Global steel demand is likely to grow at a faster pace of 3.3 per cent this year, driven by rising demand for the commodity from India, Brazil, Russia, West Asia and North Africa, according to a report.
“Global steel demand is forecast to grow faster in 2014 at 3.3 per cent, with more demand growth expected outside China, including India, Brazil, and Russia, as well as emerging markets in the West Asia and North Africa,” an EY report said.
It also said growth is likely in key end-use sectors like infrastructure and construction, automotive and oil & gas.
“The Chinese economy continues to be a determining factor for the global steel market in the medium-to-long term,” the report said.
It also said if urbanisation projects continue, accompanied by a strong domestic economy and a growing middle class, it will shift demand to more sophisticated consumer products such as cars and home appliances which will benefit steelmakers with high-end, value-added products.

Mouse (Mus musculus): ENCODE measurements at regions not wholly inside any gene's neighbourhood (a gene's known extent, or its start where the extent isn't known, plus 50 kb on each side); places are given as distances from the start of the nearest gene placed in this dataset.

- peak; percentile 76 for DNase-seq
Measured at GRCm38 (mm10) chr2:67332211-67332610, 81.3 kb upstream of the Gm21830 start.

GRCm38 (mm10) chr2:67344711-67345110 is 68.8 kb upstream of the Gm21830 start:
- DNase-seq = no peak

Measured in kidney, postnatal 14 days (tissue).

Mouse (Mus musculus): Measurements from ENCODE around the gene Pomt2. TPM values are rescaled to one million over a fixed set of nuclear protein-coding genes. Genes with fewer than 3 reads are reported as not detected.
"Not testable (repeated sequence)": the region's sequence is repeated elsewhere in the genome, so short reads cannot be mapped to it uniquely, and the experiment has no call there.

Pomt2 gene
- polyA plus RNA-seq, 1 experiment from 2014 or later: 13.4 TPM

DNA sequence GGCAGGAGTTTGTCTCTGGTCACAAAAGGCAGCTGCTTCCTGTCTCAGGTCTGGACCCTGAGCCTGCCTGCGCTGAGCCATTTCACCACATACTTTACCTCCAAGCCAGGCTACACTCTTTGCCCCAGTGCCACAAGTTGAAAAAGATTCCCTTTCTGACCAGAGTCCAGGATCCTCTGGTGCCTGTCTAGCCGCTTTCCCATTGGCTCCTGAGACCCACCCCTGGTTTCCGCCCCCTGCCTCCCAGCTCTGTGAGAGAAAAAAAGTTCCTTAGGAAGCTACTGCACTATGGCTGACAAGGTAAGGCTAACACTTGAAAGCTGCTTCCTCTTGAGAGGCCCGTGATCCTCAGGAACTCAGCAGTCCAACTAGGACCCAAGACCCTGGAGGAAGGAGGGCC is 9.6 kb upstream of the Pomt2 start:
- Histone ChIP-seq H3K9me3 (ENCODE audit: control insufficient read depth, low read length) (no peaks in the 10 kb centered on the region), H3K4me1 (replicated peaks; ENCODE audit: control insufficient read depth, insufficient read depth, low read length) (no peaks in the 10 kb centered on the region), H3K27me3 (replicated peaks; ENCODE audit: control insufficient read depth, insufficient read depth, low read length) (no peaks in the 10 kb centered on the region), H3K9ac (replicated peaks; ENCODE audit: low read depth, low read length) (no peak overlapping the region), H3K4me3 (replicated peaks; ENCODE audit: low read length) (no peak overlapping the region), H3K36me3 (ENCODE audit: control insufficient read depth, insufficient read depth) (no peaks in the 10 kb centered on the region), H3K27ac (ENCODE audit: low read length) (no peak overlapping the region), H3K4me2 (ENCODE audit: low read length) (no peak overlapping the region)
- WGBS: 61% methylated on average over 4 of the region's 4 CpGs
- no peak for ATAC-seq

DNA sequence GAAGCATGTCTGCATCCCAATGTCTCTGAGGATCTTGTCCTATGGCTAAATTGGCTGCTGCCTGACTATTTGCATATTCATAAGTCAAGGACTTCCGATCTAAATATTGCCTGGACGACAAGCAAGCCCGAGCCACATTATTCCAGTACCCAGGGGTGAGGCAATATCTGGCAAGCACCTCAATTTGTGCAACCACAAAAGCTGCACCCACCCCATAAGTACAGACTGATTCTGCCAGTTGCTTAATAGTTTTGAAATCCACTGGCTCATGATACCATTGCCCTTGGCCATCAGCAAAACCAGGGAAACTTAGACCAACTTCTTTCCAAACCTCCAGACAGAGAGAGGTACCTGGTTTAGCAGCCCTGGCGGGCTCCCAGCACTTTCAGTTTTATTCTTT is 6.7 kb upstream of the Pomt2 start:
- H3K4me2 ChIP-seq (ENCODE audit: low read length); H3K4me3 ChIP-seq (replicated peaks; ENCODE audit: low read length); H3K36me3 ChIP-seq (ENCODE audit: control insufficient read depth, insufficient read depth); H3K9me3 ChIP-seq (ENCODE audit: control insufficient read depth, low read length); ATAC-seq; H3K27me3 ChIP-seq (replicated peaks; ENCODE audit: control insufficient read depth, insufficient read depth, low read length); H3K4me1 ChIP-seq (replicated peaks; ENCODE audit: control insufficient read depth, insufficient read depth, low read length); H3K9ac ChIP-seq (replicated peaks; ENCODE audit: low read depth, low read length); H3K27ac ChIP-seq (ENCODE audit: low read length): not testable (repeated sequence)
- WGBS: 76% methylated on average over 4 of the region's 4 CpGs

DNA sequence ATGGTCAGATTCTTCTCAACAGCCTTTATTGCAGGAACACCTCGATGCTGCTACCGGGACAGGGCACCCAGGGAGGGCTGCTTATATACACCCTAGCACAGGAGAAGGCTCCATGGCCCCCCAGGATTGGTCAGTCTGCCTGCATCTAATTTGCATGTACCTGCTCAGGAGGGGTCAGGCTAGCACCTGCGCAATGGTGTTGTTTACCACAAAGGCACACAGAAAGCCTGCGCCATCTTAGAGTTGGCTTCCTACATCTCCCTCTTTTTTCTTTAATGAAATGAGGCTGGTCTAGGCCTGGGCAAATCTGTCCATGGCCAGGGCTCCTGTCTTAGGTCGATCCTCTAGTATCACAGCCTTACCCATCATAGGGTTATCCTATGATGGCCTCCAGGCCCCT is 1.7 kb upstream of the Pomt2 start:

On future demand, the report said it will be majorly driven by developing nations like China, Brazil, Russia, India and some African countries.
“As demand continues to shift to developing nations, the steel sector is focused on China, Brazil, Russia and India.
Moreover, as Africa experiences stability and accelerated economic growth, future scramble for African demand could further shift the landscape in years to come,” EY global steel leader Anjani Agrawal said in the report.
He, however, pointed out that while there are signs of improving demand outlook, excess capacity remains the biggest threat to the steel sector.
“Permanent shutdown of inefficient capacity is the only real solution to bring balance to the market but in the short term it is difficult to see this happening given state participation in many countries and additional incentive to retain employment, regardless of profitability,” Agrawal said.
According to EY estimate, around 300 million tonnes steel making capacity needs to be closed for the industry’s profit margin to reach a sustainable level.
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